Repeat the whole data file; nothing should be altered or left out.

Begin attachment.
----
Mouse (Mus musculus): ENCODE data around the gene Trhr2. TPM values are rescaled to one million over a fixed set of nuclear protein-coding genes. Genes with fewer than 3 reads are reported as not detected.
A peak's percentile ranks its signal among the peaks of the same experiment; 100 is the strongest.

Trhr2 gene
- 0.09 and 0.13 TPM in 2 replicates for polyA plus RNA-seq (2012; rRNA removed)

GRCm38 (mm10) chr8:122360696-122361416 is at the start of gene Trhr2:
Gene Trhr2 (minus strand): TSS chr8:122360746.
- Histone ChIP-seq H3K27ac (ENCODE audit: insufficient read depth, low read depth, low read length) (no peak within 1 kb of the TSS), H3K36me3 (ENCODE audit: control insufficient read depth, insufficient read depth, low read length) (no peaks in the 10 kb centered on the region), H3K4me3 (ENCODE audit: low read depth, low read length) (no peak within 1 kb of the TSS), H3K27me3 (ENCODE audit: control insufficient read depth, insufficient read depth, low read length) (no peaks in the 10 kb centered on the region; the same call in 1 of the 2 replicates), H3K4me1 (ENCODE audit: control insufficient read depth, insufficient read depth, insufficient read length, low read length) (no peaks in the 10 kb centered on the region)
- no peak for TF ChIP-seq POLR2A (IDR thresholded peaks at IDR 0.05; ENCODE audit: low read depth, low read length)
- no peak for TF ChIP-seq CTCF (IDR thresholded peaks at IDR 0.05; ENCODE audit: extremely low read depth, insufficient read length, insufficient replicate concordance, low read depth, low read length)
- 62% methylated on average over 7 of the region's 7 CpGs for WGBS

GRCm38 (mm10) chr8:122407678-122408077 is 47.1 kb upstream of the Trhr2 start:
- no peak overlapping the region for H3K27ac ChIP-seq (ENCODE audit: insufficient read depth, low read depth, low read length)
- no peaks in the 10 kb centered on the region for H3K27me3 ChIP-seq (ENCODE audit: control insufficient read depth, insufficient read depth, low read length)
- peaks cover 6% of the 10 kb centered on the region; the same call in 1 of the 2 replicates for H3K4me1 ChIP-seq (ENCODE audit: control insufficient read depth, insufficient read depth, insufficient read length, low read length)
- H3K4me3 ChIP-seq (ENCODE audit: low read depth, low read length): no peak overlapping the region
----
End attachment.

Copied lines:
Mouse (Mus musculus): ENCODE data around the gene Trhr2. TPM values are rescaled to one million over a fixed set of nuclear protein-coding genes. Genes with fewer than 3 reads are reported as not detected.
A peak's percentile ranks its signal among the peaks of the same experiment; 100 is the strongest.

Trhr2 gene
- 0.09 and 0.13 TPM in 2 replicates for polyA plus RNA-seq (2012; rRNA removed)

GRCm38 (mm10) chr8:122360696-122361416 is at the start of gene Trhr2:
Gene Trhr2 (minus strand): TSS chr8:122360746.
- Histone ChIP-seq H3K27ac (ENCODE audit: insufficient read depth, low read depth, low read length) (no peak within 1 kb of the TSS), H3K36me3 (ENCODE audit: control insufficient read depth, insufficient read depth, low read length) (no peaks in the 10 kb centered on the region), H3K4me3 (ENCODE audit: low read depth, low read length) (no peak within 1 kb of the TSS), H3K27me3 (ENCODE audit: control insufficient read depth, insufficient read depth, low read length) (no peaks in the 10 kb centered on the region; the same call in 1 of the 2 replicates), H3K4me1 (ENCODE audit: control insufficient read depth, insufficient read depth, insufficient read length, low read length) (no peaks in the 10 kb centered on the region)
- no peak for TF ChIP-seq POLR2A (IDR thresholded peaks at IDR 0.05; ENCODE audit: low read depth, low read length)
- no peak for TF ChIP-seq CTCF (IDR thresholded peaks at IDR 0.05; ENCODE audit: extremely low read depth, insufficient read length, insufficient replicate concordance, low read depth, low read length)
- 62% methylated on average over 7 of the region's 7 CpGs for WGBS

GRCm38 (mm10) chr8:122407678-122408077 is 47.1 kb upstream of the Trhr2 start:
- no peak overlapping the region for H3K27ac ChIP-seq (ENCODE audit: insufficient read depth, low read depth, low read length)
- no peaks in the 10 kb centered on the region for H3K27me3 ChIP-seq (ENCODE audit: control insufficient read depth, insufficient read depth, low read length)
- peaks cover 6% of the 10 kb centered on the region; the same call in 1 of the 2 replicates for H3K4me1 ChIP-seq (ENCODE audit: control insufficient read depth, insufficient read depth, insufficient read length, low read length)
- H3K4me3 ChIP-seq (ENCODE audit: low read depth, low read length): no peak overlapping the region